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The way DNS works, resolvers cache query results per TTL defined in the response. Consider an authoritative DNS server that is compromised, its main A record set to a different IP and TTL of that record set to something very high (like a month).

Is there any mechanism/process which would invalidate the cache of all those resolvers that cached the malicious record before the TTL expiry? Because without one, the website could be down for a month for some users regardless of how quickly the DNS record is reverted by the admins.

Also note that the attacker could access the target website from various locations around the world right after the attack in order to poison the cache of their respective resolvers.

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1 Answer 1

No, AFAIK. If your authoritative DNS server has been compromised, even DNSSEC won't help you. This attack vector can be mitigated by securing your authoritative DNS servers to prevent the compromise in the first place.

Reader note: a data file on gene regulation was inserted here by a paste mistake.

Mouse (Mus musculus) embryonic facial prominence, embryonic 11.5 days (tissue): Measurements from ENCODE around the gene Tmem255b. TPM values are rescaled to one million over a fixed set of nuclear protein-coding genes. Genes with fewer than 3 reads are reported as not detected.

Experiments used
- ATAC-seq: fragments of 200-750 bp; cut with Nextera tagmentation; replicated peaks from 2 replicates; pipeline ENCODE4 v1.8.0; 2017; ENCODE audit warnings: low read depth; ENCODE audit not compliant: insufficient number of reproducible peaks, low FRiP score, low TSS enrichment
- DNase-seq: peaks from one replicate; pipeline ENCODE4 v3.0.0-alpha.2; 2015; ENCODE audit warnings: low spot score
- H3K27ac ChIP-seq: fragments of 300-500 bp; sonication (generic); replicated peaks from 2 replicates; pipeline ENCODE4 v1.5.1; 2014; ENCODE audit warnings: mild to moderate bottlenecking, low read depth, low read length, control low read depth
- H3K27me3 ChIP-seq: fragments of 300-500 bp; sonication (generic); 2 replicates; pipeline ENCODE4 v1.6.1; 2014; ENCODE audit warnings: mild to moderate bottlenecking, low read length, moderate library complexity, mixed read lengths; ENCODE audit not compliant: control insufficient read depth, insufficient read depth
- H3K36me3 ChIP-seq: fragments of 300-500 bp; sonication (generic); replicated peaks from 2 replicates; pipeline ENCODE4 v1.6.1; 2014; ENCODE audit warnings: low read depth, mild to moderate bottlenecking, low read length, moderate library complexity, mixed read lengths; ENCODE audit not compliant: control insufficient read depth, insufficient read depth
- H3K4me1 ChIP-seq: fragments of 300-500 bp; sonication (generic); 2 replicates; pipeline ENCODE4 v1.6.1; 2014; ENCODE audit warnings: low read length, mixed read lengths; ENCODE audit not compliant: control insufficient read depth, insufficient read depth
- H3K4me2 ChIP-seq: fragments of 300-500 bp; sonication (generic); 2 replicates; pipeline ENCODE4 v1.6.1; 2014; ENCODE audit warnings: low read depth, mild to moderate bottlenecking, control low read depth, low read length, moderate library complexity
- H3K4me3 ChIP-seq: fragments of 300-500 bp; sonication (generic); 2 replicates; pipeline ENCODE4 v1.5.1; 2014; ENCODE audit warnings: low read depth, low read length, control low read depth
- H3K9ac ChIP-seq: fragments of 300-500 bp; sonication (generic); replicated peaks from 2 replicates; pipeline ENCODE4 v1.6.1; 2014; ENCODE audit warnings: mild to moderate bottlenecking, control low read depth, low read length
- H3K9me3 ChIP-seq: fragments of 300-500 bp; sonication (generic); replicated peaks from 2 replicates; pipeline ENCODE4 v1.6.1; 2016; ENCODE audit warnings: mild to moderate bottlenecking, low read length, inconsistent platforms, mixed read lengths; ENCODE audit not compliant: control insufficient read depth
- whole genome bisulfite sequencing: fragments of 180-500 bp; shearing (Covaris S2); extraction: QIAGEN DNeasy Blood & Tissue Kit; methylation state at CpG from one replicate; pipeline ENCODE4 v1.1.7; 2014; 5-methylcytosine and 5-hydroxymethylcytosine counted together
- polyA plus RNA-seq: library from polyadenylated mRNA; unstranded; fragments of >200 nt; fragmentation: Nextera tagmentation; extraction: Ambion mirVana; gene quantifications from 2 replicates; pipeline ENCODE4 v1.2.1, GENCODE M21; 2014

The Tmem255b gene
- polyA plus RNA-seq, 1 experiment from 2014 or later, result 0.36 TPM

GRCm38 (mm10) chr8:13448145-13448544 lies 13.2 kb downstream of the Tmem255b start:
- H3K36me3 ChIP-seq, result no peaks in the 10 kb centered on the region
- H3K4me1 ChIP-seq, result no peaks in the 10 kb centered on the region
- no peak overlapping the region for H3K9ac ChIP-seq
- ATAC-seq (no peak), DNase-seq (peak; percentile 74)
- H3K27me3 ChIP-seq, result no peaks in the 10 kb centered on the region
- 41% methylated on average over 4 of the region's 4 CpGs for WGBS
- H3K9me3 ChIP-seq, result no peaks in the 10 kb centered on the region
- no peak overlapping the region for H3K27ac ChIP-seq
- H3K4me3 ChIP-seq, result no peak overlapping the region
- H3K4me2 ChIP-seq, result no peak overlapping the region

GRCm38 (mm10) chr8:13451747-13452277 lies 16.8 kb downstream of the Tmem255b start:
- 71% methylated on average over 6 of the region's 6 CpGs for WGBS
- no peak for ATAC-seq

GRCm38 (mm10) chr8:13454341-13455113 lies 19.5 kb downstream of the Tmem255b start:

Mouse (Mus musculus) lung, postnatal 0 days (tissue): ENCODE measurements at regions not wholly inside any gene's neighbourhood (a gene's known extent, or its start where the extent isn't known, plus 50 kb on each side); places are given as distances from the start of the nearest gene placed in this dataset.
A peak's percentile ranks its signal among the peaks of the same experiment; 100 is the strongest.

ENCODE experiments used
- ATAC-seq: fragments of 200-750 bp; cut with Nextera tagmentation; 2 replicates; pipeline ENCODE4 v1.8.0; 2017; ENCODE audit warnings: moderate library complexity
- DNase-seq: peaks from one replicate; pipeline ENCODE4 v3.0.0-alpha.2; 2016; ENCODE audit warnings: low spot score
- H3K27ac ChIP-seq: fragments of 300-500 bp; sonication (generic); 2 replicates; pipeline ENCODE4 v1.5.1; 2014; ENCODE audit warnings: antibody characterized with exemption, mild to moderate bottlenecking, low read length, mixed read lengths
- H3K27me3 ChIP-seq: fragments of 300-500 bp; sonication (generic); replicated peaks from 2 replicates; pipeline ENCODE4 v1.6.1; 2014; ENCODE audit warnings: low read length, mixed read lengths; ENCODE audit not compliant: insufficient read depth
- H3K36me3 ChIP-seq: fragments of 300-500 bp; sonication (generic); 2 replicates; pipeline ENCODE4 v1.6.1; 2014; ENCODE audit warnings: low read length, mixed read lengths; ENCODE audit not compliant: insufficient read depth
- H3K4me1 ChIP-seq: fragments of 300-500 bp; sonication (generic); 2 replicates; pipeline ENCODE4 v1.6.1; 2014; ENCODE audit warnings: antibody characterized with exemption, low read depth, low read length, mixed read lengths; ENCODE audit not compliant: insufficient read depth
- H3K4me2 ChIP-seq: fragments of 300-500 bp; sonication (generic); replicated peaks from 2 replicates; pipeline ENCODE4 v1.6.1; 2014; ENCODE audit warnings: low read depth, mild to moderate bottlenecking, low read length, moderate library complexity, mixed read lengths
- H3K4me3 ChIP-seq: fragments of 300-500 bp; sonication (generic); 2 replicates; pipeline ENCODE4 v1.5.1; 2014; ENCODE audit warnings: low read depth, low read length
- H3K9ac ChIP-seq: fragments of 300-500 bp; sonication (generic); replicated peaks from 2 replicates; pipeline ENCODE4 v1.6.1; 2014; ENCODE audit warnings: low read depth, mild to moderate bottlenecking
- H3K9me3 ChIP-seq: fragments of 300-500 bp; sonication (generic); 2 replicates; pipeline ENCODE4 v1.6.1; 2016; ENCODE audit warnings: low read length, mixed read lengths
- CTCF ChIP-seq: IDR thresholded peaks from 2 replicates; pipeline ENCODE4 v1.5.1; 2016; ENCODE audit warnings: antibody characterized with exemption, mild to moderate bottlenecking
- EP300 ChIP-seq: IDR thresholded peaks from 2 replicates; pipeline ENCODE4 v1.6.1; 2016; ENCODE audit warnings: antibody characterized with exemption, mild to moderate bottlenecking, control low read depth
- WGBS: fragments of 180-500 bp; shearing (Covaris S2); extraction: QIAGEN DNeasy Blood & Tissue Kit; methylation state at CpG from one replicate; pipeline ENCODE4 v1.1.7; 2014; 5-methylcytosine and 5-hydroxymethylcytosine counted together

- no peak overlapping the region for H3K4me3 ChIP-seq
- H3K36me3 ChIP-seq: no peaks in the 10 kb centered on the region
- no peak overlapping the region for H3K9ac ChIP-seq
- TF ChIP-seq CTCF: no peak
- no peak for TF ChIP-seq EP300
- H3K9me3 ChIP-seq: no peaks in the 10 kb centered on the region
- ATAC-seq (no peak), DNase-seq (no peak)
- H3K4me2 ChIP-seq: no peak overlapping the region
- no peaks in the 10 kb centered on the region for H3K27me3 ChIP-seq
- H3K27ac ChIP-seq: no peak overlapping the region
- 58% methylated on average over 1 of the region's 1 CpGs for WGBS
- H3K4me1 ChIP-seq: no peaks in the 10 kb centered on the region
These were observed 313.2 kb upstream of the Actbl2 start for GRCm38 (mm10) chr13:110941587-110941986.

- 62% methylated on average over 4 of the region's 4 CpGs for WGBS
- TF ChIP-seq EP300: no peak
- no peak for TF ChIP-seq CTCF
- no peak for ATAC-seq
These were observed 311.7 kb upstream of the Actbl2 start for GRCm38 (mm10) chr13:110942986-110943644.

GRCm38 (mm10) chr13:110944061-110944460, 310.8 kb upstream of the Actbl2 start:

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It doesn't have to be the authoritative DNS server that's compromised. Take for instance the recent news about a TLD (I can't remember which, maybe one in Africa) which was compromised. Anyway, I can't remember one instance of the attack I mentioned which makes me wonder if there is a countermeasure. –  Mansour Oct 2 '13 at 11:08
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AFAIK, there is no defence. However, even if malicious TTL is set to several weeks, it's highly unlikely that malicious DNS records will stay cached for that long in public DNS resolvers, like those provided by ISP, which majority of Internet users use. This is because the DNS cache uses system memory, a limited resource to cache the records. Because public DNSs are constantly under heavy load, the lifetime of records in those DNS servers is short. I don't have any concrete numbers, you have to check it yourself, but it will vary greatly from server to server, but it will be less than weeks. –  Matrix Oct 2 '13 at 12:05

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